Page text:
Having been in education one way or another ever since the age of four, for me September always signals the start of a new year. I can wipe out all the mistakes I made over the last twelve months (and what teacher doesn’t finish every year with the fervent intention to get it right next time round) and start afresh with renewed purpose. Of course, I never manage to live up to my aspirations and so when I look back on the reading I had planned for September I’m not surprised that I didn’t hit quite all of my goals. I did manage to read the new crime novels by Val McDermid and Abir Mukherjee and I am halfway through Helen Field’s latest, so not too bad there. I will almost certainly finish the Field (Perfect Silence) this evening because I am completely gripped. She is a writer who gets better with each book. Not so, unfortunately, McDermid whose characters’ actions are moving progressively into the realms of the absurd. I have already given up on her Tony Hill series and I’m not sure I shall go back for another dose of the Karen Pirie books, Broken Ground being the fifth in that particular sequence.
I read three other crime novels this month. Jo Spain’s The Darkest Place, I wrote about a couple of weeks ago. I think her work gets stronger by the book, and I can readily believe in the situations she presents and her characters’ reactions to them. Kate Rhodes’ Ruin Beach is the second in her Ben Kitto series set in the Isles of Scilly. Like the earlier novel, Hell Bay, it provides a wonderful evocation of the physical setting and I find Kitto as engaging a character as Alice Quentin, Rhodes’ other protagonist, proved to be. I’ve just picked up a copy of Fatal Harmony, the latest Quentin novel, and that will be on the list for next month. The third crime story was not such a success. Susan Hill’s Simon Serrailler has his ninth outing published later this week and as you will see if you read my forthcoming review, I wasn’t enamoured. Oh well, you can’t win them all.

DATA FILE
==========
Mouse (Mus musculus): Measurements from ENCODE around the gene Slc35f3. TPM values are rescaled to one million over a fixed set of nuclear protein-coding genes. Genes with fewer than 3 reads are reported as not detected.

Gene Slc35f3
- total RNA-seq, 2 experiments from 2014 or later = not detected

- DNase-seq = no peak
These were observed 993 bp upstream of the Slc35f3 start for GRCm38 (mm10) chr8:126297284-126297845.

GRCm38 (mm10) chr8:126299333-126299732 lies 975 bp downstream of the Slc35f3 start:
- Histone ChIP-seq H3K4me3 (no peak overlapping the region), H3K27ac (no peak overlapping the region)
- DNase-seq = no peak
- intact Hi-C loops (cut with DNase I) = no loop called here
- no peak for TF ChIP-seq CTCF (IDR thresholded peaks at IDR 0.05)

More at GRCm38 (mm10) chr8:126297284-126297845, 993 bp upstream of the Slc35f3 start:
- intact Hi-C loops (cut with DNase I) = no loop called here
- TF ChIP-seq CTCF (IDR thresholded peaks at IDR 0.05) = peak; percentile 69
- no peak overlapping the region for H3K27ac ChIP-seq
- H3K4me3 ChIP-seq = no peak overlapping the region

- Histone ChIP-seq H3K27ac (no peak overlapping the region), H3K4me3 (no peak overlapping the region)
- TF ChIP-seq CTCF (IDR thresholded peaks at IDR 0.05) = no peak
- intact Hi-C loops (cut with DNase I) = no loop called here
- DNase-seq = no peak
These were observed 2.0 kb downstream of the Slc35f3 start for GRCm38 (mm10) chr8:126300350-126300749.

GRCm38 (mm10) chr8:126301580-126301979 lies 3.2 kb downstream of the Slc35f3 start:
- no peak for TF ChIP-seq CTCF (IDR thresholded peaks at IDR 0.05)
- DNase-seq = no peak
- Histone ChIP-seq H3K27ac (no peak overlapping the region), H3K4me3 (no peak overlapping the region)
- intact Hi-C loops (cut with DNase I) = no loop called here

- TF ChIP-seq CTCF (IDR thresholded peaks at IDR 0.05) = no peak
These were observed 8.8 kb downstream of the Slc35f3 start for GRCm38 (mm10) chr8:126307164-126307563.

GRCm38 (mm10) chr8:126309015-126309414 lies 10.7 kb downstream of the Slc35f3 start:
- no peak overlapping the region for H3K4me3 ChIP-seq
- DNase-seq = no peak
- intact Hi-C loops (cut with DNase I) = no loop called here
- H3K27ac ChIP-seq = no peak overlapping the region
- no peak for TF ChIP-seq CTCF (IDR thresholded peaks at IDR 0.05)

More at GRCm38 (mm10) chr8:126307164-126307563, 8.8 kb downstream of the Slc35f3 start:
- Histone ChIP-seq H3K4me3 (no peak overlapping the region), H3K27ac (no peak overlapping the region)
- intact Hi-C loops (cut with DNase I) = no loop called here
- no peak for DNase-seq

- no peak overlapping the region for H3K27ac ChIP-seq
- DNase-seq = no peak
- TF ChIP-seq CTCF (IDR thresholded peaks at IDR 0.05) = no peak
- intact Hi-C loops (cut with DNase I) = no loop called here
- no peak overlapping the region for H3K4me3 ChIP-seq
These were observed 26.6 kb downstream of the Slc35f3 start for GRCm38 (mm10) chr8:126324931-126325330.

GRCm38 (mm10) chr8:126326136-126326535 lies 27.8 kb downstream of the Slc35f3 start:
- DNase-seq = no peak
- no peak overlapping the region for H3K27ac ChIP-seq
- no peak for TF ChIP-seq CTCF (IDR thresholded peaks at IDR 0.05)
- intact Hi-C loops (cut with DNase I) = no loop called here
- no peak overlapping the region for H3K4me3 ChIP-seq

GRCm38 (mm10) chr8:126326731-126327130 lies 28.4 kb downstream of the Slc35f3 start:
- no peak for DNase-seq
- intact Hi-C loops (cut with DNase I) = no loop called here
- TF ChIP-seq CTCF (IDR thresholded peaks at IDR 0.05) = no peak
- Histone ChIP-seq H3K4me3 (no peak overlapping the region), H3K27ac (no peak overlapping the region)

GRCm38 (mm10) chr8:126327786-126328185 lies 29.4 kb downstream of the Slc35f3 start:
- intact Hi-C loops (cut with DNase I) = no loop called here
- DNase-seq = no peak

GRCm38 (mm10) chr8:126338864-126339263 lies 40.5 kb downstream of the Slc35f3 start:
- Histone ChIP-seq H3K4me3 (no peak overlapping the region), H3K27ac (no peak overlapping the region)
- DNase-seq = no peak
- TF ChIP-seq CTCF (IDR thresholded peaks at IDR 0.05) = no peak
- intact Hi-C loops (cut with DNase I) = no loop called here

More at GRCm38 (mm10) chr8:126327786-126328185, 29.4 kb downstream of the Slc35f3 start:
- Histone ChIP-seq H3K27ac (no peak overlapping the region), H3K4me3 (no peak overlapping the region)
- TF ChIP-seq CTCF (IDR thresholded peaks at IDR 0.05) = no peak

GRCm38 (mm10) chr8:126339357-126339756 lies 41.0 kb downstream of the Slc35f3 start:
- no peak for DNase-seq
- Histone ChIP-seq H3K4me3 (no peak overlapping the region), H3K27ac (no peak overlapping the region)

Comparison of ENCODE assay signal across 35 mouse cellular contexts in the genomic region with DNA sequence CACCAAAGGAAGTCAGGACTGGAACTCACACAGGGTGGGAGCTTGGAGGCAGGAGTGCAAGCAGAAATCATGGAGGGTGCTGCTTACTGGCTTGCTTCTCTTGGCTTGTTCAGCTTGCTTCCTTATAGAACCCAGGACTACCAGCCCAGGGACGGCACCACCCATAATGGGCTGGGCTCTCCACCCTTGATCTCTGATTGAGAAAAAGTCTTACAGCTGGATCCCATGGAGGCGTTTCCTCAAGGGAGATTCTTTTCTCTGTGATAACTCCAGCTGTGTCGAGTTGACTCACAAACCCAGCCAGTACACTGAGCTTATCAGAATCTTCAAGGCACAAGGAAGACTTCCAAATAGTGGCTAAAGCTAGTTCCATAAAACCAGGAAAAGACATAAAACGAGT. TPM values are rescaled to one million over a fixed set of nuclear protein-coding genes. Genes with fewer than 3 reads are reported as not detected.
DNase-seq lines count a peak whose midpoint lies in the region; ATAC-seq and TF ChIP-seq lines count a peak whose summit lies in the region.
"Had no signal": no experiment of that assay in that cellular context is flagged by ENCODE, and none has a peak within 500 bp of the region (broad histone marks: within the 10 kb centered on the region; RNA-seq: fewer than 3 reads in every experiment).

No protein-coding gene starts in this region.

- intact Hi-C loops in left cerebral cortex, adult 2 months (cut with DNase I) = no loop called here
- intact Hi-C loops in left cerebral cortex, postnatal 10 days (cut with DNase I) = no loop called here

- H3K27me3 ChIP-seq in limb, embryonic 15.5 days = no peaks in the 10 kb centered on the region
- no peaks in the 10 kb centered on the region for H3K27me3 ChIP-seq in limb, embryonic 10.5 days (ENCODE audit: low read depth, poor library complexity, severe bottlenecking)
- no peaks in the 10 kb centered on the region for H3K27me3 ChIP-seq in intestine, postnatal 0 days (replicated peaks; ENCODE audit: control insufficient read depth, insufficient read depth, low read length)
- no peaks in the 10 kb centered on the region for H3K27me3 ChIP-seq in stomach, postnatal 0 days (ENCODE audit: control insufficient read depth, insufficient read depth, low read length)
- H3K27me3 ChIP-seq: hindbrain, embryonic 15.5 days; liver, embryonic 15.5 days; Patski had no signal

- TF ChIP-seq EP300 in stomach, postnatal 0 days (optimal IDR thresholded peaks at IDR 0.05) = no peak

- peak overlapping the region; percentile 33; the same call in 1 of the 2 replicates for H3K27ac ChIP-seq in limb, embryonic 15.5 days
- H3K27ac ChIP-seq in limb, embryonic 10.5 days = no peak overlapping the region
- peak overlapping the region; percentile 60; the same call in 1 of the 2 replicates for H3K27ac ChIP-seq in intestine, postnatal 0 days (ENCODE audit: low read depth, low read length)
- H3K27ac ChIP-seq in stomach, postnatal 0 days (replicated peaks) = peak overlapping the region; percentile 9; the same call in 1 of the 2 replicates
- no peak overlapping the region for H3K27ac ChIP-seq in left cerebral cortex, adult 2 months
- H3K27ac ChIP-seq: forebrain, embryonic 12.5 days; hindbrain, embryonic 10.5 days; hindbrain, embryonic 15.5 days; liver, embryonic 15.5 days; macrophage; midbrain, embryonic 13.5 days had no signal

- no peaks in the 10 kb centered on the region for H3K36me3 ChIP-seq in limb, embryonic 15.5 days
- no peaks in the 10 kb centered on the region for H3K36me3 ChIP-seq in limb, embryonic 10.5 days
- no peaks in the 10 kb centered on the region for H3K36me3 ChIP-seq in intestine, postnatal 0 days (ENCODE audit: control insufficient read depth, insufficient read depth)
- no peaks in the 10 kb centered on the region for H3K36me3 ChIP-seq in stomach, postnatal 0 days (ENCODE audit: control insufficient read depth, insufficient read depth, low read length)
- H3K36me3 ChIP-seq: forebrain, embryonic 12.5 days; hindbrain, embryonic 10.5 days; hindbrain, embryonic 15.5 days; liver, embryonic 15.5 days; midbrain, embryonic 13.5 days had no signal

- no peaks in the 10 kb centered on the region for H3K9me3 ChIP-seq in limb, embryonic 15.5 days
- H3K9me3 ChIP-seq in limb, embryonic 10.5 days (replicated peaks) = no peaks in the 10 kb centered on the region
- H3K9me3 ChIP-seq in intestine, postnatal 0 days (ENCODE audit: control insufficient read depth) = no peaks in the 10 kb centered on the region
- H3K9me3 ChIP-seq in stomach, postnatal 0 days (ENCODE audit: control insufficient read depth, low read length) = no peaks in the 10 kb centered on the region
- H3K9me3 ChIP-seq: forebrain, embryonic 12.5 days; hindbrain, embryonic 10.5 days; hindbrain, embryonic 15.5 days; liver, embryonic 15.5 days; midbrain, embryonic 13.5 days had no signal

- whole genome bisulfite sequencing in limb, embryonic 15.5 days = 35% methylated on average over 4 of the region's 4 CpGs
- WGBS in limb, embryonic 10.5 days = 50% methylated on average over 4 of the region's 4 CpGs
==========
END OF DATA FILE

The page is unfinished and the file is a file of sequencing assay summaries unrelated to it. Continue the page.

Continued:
My Reading Group books for September were Kamila Shamsie’s Home Fire – not a favourite – and J G Ballard’s The Empire of the Sun – a much better book. I also read two other, what I would call, contemporary novels, the intended Prague Spring by Simon Mawer and Patrick Gale’s Take Nothing With You. I blogged about both of these and thought they were excellent. This month’s disaster was the book I read for the Years of My Life project, Lorna Hill’s A Dream of Sadlers Wells. My childhood memories were shattered and I can only be grateful that I didn’t go mad and order half a dozen others from the series. I was tempted. The book I didn’t get round to was my back catalogue choice, Anne Tyler’s Back When We Were Grown Up but only because there wasn’t time for everything and when I checked I found I could renew this at the library whereas some of the other books I had out had waiting lists on them. I shall try and read it during October, although it might get pushed to the bottom of the pile again for the very same reason.
So, what is to come? Well, this month’s Reading Group picks are Donal Ryan’s The Spinning Heart, which in fact I’ve almost completed because I need it for this afternoon, and Anthony Doerr’s Pulitzer winning All the Light We Cannot See. I think it would be fair to say that I am appreciating the Ryan, rather than enjoying it; it is not a book in which you can find much to enjoy apart, of course, from the sheer brilliance of the writing. Where crime fiction is concerned, as predicted last month, the new Sarah Ward The Shrouded Path and the latest Robert Galbraith, Lethal White, turned up from the library and will have to be read quickly because of reservation lists. As well as the most recent Kate Rhodes, mentioned above, I also have a review copy of Shell Game, Sara Paretsky’s latest V.I. Warshawski novel, which is published mid-month. I think very highly of Paretsky’s work which, as the best crime fiction always does, inevitably shines a light on an aspect of current social concern. This isn’t surprising when you know something of the writer’s own background and if you haven’t read her collection of autobiographical essays Writing in an Age of Silence then I strongly recommend it. I note from my library reservation list that there are new Ian Rankin and Frances Brody novels due out in a matter of days. They too will have long waiting lists so I may have to add them to the pile as well. I’m afraid I never have to seek an excuse to pick up a new crime novel.
But, the month isn’t going to be totally dominated by Reading Group requirements and crime fiction. Also needing to be returned to the library in the next couple of weeks are Pat Barker’s The Silence of the Girls and Kate Atkinson’s Transcription, either of which will fit nicely into my contemporary fiction slot and both of which I am determined to read. Then there is this month’s selection for The Years of My Life project, Barbara Pym’s Some Tame Gazelle. I have several friends, both blogging and other, who will have sharp words to say if I don’t get round to that soon. Add to that the neglected Back When We Were Grown Up and there is more than enough to keep me busy for another month.